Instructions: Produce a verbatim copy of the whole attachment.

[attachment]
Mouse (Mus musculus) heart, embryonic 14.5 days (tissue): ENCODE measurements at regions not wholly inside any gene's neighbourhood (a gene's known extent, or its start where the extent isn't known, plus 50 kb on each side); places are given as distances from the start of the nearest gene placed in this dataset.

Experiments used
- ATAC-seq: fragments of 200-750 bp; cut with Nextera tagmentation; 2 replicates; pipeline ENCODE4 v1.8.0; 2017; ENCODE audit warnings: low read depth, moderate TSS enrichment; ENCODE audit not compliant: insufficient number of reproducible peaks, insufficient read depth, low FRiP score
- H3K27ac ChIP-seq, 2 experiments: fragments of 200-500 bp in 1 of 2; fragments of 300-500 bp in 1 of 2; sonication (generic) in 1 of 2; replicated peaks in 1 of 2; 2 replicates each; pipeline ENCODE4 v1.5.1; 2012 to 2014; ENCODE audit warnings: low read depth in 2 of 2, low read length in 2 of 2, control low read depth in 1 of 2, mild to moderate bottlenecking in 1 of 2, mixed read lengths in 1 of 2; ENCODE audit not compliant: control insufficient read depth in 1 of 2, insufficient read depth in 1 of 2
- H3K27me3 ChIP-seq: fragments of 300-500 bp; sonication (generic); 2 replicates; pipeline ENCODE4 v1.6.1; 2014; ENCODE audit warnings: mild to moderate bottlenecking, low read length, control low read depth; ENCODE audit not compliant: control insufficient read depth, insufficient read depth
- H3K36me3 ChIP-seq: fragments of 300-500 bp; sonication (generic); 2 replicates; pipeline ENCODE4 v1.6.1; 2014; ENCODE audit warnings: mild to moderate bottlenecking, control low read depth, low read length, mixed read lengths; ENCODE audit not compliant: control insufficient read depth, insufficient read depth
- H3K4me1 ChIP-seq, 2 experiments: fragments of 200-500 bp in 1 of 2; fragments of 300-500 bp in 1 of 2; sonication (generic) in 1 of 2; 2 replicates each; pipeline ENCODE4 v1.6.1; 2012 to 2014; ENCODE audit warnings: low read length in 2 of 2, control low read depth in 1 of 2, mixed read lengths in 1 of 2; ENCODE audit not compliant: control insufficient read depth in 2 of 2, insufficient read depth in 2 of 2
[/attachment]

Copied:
Mouse (Mus musculus) heart, embryonic 14.5 days (tissue): ENCODE measurements at regions not wholly inside any gene's neighbourhood (a gene's known extent, or its start where the extent isn't known, plus 50 kb on each side); places are given as distances from the start of the nearest gene placed in this dataset.

Experiments used
- ATAC-seq: fragments of 200-750 bp; cut with Nextera tagmentation; 2 replicates; pipeline ENCODE4 v1.8.0; 2017; ENCODE audit warnings: low read depth, moderate TSS enrichment; ENCODE audit not compliant: insufficient number of reproducible peaks, insufficient read depth, low FRiP score
- H3K27ac ChIP-seq, 2 experiments: fragments of 200-500 bp in 1 of 2; fragments of 300-500 bp in 1 of 2; sonication (generic) in 1 of 2; replicated peaks in 1 of 2; 2 replicates each; pipeline ENCODE4 v1.5.1; 2012 to 2014; ENCODE audit warnings: low read depth in 2 of 2, low read length in 2 of 2, control low read depth in 1 of 2, mild to moderate bottlenecking in 1 of 2, mixed read lengths in 1 of 2; ENCODE audit not compliant: control insufficient read depth in 1 of 2, insufficient read depth in 1 of 2
- H3K27me3 ChIP-seq: fragments of 300-500 bp; sonication (generic); 2 replicates; pipeline ENCODE4 v1.6.1; 2014; ENCODE audit warnings: mild to moderate bottlenecking, low read length, control low read depth; ENCODE audit not compliant: control insufficient read depth, insufficient read depth
- H3K36me3 ChIP-seq: fragments of 300-500 bp; sonication (generic); 2 replicates; pipeline ENCODE4 v1.6.1; 2014; ENCODE audit warnings: mild to moderate bottlenecking, control low read depth, low read length, mixed read lengths; ENCODE audit not compliant: control insufficient read depth, insufficient read depth
- H3K4me1 ChIP-seq, 2 experiments: fragments of 200-500 bp in 1 of 2; fragments of 300-500 bp in 1 of 2; sonication (generic) in 1 of 2; 2 replicates each; pipeline ENCODE4 v1.6.1; 2012 to 2014; ENCODE audit warnings: low read length in 2 of 2, control low read depth in 1 of 2, mixed read lengths in 1 of 2; ENCODE audit not compliant: control insufficient read depth in 2 of 2, insufficient read depth in 2 of 2